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U-M Health System wins national recognition for policies that limit industry interaction with faculty & staff


ANN ARBOR, MI – The University of Michigan Health System was one of the first medical institutions in the country to place strong limitations on the interactions between medical staff and representatives of companies that make or sell medications, medical devices or other products. It was also one of the first to eliminate the use of drug samples in clinics and hospitals.

Now, UMHS has been recognized for that leadership by the American Medical Student Association. In its first ever scorecard of medical schools and their affiliated medical centers, AMSA gave only five institutions a grade of “A” – and one of them is UMHS.

“As the nation begins to pay more attention to the relationships between physicians and staff of major medical centers and the companies that make medical products, we are proud to be recognized in this way,” says John Billi, M.D., U-M associate vice president for medical affairs and U-M Medical School associate dean for clinical affairs, who helped lead the development of the UMHS policies.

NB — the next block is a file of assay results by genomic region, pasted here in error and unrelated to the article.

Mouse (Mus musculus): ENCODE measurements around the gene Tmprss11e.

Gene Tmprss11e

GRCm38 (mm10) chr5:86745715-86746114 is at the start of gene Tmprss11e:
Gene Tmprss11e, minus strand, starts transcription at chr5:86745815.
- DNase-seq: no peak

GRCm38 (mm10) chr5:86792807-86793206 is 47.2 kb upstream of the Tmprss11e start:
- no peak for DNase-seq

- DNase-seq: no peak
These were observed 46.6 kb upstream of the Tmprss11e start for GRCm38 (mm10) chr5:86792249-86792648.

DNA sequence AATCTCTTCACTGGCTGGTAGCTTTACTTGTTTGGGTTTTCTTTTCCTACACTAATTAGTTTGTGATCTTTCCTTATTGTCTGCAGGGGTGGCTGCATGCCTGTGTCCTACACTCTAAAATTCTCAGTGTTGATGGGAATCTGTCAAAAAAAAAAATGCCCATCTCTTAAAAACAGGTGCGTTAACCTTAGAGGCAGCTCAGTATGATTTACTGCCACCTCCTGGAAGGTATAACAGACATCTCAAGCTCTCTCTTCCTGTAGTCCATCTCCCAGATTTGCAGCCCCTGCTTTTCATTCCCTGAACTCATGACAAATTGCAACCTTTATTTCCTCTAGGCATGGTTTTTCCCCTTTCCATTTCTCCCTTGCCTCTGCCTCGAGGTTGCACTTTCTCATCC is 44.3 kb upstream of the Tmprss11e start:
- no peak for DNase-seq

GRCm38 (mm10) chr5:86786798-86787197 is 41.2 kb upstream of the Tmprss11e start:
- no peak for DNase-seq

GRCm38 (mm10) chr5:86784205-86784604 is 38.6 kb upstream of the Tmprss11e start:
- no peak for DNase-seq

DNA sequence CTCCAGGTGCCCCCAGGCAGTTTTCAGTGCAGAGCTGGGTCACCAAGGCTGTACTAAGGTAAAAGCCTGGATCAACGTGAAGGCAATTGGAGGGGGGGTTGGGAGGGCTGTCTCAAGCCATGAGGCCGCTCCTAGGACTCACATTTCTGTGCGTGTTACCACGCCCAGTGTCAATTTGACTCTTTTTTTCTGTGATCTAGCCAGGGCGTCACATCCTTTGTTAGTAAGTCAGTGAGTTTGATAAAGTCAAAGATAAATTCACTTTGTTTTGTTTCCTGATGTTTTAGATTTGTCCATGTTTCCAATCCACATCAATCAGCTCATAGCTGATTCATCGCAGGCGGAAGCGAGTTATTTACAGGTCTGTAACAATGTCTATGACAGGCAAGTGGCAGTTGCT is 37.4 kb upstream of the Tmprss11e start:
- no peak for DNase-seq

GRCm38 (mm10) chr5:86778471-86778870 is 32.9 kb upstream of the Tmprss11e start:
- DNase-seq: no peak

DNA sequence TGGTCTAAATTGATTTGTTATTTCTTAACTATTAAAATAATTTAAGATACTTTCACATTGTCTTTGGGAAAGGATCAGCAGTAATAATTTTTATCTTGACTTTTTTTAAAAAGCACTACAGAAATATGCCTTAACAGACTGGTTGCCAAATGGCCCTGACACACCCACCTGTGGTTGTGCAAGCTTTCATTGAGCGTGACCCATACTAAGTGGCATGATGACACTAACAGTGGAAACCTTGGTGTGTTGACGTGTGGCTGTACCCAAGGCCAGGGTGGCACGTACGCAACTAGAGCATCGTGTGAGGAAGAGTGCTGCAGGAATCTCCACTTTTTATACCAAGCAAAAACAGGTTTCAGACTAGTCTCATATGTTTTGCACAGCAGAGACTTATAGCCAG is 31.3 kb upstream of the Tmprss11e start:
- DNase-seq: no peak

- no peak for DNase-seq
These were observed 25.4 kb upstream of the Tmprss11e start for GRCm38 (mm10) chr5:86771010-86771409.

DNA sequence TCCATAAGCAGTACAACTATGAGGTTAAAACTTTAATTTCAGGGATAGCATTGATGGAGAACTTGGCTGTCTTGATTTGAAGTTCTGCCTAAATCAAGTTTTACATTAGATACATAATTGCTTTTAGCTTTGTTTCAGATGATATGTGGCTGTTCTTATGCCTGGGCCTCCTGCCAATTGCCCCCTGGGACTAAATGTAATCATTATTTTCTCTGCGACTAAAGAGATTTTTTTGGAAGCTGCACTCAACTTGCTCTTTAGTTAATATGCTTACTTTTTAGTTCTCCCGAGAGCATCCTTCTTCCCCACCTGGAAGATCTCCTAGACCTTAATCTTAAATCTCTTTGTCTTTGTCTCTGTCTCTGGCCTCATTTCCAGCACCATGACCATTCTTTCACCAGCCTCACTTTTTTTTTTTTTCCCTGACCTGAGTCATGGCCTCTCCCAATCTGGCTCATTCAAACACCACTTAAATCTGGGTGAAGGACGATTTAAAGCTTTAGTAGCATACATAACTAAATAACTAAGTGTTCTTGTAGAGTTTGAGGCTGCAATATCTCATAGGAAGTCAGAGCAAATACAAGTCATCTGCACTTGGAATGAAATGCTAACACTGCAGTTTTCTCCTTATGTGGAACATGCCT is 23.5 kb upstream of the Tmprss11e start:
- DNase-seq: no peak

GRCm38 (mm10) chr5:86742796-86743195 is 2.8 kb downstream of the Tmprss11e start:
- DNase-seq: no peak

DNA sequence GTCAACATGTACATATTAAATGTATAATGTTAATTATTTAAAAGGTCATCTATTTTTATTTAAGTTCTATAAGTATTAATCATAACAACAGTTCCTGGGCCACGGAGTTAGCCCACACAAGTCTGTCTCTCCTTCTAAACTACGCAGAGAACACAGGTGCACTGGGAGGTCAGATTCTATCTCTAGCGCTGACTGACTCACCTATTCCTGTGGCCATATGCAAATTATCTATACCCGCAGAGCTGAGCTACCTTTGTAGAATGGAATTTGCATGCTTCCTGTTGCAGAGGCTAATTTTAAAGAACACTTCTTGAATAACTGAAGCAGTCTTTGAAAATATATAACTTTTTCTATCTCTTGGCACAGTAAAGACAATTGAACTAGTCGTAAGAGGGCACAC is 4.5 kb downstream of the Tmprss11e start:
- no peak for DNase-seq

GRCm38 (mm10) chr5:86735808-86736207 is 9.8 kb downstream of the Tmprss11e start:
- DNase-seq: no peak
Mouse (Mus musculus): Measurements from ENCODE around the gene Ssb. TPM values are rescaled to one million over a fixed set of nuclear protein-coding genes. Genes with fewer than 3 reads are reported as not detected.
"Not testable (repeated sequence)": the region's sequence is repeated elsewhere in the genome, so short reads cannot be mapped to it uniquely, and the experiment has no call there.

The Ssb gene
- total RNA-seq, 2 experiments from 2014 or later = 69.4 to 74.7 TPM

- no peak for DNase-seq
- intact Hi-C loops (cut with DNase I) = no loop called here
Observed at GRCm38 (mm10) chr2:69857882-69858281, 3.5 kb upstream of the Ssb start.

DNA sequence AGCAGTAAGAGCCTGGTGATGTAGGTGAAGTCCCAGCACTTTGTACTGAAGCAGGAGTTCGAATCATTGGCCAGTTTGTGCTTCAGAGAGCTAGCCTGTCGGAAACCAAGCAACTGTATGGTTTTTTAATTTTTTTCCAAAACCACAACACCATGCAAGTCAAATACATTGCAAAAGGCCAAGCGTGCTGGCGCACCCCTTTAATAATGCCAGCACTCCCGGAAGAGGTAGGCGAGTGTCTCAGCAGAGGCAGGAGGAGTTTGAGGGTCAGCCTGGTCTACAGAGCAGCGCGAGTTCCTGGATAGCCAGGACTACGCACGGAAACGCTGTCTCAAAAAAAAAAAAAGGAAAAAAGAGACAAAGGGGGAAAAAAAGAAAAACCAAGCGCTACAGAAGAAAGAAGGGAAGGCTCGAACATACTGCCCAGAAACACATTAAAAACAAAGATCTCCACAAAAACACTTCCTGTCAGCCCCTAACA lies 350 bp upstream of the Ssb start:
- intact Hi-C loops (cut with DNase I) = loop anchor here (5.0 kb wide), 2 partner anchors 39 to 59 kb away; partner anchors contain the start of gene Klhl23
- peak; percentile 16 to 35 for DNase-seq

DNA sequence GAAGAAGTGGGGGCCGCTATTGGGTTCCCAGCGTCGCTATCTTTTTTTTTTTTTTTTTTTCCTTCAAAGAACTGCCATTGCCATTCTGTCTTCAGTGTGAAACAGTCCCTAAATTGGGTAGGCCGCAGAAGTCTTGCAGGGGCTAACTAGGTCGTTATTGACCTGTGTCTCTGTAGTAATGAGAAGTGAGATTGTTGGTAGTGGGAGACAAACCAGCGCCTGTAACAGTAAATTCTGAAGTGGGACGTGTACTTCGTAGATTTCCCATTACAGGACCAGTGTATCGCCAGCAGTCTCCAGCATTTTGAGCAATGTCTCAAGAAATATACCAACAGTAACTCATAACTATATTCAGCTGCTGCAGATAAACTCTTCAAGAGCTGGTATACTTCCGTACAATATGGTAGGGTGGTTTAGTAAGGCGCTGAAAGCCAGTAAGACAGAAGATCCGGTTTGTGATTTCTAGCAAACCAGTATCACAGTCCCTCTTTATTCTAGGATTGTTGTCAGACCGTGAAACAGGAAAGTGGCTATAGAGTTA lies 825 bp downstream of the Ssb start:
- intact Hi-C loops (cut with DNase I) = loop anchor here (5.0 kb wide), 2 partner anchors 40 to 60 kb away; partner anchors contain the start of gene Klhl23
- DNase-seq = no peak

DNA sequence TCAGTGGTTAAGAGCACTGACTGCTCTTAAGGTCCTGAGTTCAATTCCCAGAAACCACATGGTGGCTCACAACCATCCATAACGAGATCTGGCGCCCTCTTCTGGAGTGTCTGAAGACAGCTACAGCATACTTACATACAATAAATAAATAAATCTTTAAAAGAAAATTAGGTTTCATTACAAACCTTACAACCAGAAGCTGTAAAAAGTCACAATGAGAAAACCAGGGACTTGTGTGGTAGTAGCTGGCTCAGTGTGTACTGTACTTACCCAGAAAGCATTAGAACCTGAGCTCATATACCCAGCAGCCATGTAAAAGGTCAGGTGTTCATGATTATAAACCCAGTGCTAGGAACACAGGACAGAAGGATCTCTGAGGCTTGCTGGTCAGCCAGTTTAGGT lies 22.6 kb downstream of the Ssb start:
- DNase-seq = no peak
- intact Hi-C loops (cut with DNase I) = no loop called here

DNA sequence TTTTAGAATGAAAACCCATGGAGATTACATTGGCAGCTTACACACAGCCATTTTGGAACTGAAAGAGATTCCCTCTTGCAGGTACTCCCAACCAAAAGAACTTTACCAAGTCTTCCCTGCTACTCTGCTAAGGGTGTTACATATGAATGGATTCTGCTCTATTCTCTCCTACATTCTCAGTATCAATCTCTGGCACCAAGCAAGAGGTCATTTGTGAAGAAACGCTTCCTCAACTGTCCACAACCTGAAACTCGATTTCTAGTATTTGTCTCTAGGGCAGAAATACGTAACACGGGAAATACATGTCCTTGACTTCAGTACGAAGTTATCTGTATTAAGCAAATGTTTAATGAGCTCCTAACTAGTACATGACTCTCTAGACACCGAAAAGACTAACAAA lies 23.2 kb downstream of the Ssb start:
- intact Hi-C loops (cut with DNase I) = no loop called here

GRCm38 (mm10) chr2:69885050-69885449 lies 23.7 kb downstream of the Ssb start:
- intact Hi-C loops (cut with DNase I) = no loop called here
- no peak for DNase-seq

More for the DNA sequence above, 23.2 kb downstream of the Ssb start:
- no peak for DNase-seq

Since September 2002, UMHS has banned the use of samples of prescription and non-prescription drugs from all of its clinics and hospitals, which make up the vast majority of locations at which UMMS faculty physicians and residents practice.

In March 2003, UMHS implemented an across-the-board policy that substantially increased the restrictions on interactions between representatives of pharmaceutical companies and other “vendors”, and UMHS physicians, physicians-in-training, students, and other clinicians. All UMHS physicians are on the UMMS faculty.

In addition to setting strict conditions for in-person visits and other contacts, these changes included a ban on gifts, “leave-behinds” and food and drink. They apply to representatives of all companies involved in soliciting, marketing, or distributing information regarding the use of medications, products, equipment and services. In late 2006, the U-M Women’s Hospital Birth Center banned sample bags of infant formula and related materials that had previously been given to new mothers.

“At first, we had lots of concerns when we eliminated drug samples and limited industry representatives in our health facilities,” says Billi. “But we worked through the concerns over a year’s discussion. Because of that discussion, our new rules are now accepted by all.”

A grade of “A” on AMSA’s scorecard means that a medical school has a comprehensive policy restricting pharmaceutical company representatives’ access to both the medical school and medical center. The other “A” schools are at Stanford University; the Univ. of California, Davis; the Univ. of Pennsylvania and Yale Univ.


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